The Healthcare Safety Investigation Branch (HSIB) conducts independent investigations of patient safety concerns in NHS-funded care across England. Our investigations identify the contributory factors that have led to harm or the potential for harm to patients. The safety recommendations we make aim to improve healthcare systems and processes to reduce risk and improve safety. We work closely with patients, families and healthcare staff affected by patient safety incidents, and we never attribute blame or liability. We undertake patient safety investigations through the following two programmes.
Concerns about patient safety in any area of NHS funded healthcare in England can be referred to us by any person, group or organisation. We review these concerns against our investigation criteria to decide whether to conduct a national investigation. National investigation reports are published on our website and include safety recommendations for specific organisations.
We investigate incidents in NHS maternity services, including:
- babies born at term, after a woman has gone in labour with a live baby, who experience intrapartum stillbirth, early neonatal death or potential brain damage diagnosed in the first seven days of life
- our HSIB-defined criteria for maternal deaths. Our investigation reports are shared with the family and trust, and the trust is responsible for carrying out any safety recommendations made in the report.
In addition, we identify and examine recurring themes that arise from trust-level investigations to make safety recommendations to local and national organisations for system level improvements in maternity services. For full information on our national and maternity investigations, please visit our website.
In this article, we describe two areas of our work – maternal death and placental pathology.
Maternal death: learning from maternal death investigations during the first wave of the COVID-19 pandemic
In March 2021, HSIB published a national learning report that reviewed findings from investigations
into maternal deaths that met our criteria and occurred between 1 March 2020 and 31 May 2020.1
19 families gave their consent for their investigations to be included in the review. The causes of the women’s death are shown in Figure 1.
Families are central to HSIB investigations. The families affected by the deaths of these 19 women identified four areas of concern.
Experience of maternal collapse at home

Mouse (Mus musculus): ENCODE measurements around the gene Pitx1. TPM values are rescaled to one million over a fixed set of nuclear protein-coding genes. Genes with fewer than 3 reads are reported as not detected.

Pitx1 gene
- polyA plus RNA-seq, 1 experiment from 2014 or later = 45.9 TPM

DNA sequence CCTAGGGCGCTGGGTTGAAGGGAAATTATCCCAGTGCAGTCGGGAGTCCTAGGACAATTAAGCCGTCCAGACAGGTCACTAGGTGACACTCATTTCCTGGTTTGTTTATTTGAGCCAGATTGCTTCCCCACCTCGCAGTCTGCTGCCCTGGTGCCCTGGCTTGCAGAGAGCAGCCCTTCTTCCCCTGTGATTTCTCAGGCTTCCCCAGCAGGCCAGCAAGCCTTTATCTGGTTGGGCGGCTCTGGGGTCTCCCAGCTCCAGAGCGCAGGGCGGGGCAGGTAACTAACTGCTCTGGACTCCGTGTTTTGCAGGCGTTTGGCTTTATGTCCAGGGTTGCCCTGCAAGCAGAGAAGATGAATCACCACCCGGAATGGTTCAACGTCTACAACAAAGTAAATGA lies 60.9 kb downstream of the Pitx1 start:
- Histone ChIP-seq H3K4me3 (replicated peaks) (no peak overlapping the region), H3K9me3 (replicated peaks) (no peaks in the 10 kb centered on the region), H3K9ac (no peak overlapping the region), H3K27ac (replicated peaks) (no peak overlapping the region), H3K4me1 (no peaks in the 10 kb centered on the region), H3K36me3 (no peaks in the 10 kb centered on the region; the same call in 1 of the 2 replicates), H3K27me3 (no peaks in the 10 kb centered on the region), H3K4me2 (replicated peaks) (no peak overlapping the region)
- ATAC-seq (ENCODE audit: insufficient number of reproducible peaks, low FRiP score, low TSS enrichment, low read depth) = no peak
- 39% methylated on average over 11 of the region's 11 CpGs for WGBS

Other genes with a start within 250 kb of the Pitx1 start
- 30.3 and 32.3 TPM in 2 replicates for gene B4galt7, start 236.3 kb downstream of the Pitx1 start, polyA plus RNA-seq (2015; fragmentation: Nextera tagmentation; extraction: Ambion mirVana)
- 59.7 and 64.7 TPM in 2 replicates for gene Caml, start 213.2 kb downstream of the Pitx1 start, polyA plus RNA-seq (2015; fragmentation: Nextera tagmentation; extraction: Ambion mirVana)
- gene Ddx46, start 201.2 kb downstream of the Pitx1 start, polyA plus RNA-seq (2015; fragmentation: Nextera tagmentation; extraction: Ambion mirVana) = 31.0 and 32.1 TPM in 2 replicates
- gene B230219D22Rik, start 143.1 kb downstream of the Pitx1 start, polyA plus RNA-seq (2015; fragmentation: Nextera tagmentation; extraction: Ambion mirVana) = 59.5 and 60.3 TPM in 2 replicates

Circumstances where family members were asked to assist healthcare professionals at home – including assistance with resuscitation of their relative and with use of equipment – had a significant impact. Although there was a clear time-critical imperative for this, and it does occur outside the pandemic, HSIB investigations noted the impact such involvement had on family members.
Changing policies that meant women were alone when attending hospital appointments, emergency departments, assessment units, ultrasound scans and on admission to hospital, including in maternity settings and intensive care units.
Families’ ability to advocate or support
There were instances when families did not have the opportunity to visit the woman prior to her death. Visiting restrictions coupled with the sudden and, at times, unanticipated deterioration of the women’s clinical condition added to the families’ distress.
Families want to understand more about why their relative died
There were situations where families wanted to understand more about why their relative died and felt that information from a post-mortem examination (PME) would have helped. Nine of the women did not receive a PME, with the coroner deciding on cause of death based on other factors such as computed tomography scans or symptoms.
Themes of investigation
Seven themes emerged from HSIB’s analysis of the investigations.
Unprecedented demand for telephone advice caused delays in accessing health care Several women, or their family members, attempted to contact NHS services by telephone. These included NHS 111, GPs and maternity helplines. Families described experiencing significant delays, making repeated attempts and abandoning calls after waiting to connect with an operator.